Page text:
Relative importance of multiple plumage ornaments as status signals in golden whistlers (Pachycephala pectoralis)
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Status signals are traits that advertise an individual’s competitive abilities to conspecifics during aggressive disputes. Most studies of status signals in birds have focussed on melanin-based plumage signals, but recent research shows that carotenoid-based signals may also play a role in aggressive signaling. We assessed the relative importance of melanin- and carotenoid-based plumage patches as agonistic signals in a small passerine, the golden whistler (Pachycephala pectoralis). Display signals in male golden whistlers include an unpigmented white throat patch, a carotenoid-based yellow breast and nape band, and a melanin-based black chin-stripe. We found that only the white throat patch was correlated with contest-related attributes. Males possessing large throat patches defended larger territories and commenced breeding earlier. When caged males with either experimentally reduced, or unmanipulated throat patches were presented to conspecifics, those with experimentally reduced patches attracted less aggression from male subjects. Focal males also responded faster to caged males with throat patches similar in size to their own, suggesting that they may assess relative throat patch size before engaging in aggressive encounters. Females did not discriminate between “reduced” or “control” treatments. Our data strongly suggest that only the unpigmented throat patch functions as a status signal. As this signal is unlikely to have significant development costs, honesty may be maintained through social costs.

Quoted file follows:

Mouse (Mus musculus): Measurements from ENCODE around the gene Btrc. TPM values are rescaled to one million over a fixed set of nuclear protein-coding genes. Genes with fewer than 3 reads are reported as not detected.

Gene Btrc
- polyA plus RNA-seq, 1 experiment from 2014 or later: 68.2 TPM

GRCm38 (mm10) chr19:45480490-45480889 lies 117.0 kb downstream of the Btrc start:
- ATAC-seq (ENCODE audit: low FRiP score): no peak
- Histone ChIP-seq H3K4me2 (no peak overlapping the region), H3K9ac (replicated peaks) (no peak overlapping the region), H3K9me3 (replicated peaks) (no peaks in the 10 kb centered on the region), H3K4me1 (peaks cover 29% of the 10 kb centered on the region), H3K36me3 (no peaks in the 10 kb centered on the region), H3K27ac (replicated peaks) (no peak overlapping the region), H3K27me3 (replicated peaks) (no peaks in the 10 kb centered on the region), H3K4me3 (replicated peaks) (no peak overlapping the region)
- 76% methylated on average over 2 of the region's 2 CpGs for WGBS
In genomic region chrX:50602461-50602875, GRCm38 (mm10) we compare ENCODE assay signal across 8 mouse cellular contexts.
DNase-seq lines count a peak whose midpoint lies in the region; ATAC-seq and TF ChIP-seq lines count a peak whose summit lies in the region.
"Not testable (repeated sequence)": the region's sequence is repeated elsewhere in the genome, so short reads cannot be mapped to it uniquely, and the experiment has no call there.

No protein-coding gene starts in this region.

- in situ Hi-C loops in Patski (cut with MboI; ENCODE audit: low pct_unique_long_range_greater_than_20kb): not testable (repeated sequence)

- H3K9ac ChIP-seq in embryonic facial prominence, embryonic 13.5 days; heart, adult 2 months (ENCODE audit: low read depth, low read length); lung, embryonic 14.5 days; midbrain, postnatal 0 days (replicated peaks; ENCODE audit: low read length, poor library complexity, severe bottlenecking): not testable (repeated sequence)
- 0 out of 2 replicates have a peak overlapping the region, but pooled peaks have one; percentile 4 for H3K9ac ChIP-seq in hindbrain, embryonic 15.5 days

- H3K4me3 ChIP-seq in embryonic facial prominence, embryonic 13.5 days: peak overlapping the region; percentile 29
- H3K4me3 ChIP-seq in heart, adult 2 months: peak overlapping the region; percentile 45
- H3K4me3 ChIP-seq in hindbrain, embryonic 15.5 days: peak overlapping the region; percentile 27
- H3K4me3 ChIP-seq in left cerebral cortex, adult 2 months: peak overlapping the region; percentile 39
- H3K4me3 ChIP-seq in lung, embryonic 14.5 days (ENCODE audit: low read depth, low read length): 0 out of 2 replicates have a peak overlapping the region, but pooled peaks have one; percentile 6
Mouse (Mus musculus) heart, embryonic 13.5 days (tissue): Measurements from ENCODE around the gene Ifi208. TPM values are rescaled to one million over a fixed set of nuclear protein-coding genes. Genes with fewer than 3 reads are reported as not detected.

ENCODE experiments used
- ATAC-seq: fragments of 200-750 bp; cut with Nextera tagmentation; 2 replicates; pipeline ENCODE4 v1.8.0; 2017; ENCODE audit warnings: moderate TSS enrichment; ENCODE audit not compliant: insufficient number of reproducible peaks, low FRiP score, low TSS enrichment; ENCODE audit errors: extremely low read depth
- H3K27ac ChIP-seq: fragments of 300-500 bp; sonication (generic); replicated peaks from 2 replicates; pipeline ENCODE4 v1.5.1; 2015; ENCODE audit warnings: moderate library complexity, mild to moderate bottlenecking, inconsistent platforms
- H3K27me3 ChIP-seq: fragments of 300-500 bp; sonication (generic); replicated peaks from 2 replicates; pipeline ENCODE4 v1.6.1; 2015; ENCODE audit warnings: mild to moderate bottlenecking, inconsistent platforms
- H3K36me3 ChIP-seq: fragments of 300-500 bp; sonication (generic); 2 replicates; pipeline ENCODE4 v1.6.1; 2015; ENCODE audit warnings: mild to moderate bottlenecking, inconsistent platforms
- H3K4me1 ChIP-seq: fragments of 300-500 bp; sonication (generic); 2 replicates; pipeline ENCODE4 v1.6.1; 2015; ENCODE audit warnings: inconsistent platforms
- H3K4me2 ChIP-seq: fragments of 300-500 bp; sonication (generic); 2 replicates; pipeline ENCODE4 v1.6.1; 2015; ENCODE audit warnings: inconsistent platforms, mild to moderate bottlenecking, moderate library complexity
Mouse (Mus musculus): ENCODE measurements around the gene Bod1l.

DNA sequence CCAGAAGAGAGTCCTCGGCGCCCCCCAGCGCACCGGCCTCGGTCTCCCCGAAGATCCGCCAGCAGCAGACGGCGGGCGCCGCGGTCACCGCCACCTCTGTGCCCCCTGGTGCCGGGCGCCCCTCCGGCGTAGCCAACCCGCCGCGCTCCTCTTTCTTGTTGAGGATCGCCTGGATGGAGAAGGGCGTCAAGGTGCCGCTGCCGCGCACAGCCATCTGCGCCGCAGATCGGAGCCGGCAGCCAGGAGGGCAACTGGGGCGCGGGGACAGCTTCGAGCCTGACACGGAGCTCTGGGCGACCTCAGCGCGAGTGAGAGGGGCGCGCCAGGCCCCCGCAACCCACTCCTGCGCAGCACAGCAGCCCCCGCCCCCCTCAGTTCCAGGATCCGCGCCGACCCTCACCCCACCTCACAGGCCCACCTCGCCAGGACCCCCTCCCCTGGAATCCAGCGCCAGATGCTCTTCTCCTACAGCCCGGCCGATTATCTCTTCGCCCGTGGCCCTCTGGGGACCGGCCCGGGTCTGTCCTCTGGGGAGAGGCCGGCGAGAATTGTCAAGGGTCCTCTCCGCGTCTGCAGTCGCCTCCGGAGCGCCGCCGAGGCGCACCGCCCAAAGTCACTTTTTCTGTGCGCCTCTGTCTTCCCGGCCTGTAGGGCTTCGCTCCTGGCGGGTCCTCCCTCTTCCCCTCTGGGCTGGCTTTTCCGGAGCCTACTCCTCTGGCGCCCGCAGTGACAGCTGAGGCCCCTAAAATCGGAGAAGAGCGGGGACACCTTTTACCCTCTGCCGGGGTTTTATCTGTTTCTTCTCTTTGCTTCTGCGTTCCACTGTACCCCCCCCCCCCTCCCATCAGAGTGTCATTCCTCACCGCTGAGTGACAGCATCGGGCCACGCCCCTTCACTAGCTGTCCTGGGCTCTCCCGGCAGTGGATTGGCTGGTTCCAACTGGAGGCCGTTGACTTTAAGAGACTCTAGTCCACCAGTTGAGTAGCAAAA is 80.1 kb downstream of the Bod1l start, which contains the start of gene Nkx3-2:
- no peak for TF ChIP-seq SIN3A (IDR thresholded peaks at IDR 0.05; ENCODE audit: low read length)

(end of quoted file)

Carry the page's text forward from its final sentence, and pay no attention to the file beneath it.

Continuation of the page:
KeywordsGolden whistlers Status signals Plumage coloration Social costs Simulated territory intrusions
We are very grateful to Larissa Yocom, Saskia van Dongen, and Robert Ramiarison for their assistance with field work for this project. We thank Brian Elbers and Kees Müller for providing cages to house the captive whistlers, Staffan Andersson for conducting the carotenoid analysis of the whistler feathers, and Ian Gordon for his helpful statistics advice. Thank you to Grainne Maguire, Peter Dunn, and three anonymous referees for reading earlier drafts of this manuscript. This research was funded by the Holsworth Wildlife Research Fund, the Loftus-Hills Memorial Fund, the Stuart Leslie Bird Research Award, the Linnean Society of NSW, the Department of Zoology, University of Melbourne, and the David Hay Memorial Fund. Experiments were conducted under Animal Experimentation and Ethics Register 01011 from the University of Melbourne and permits from the Department of Sustainability and Environment, Australia.
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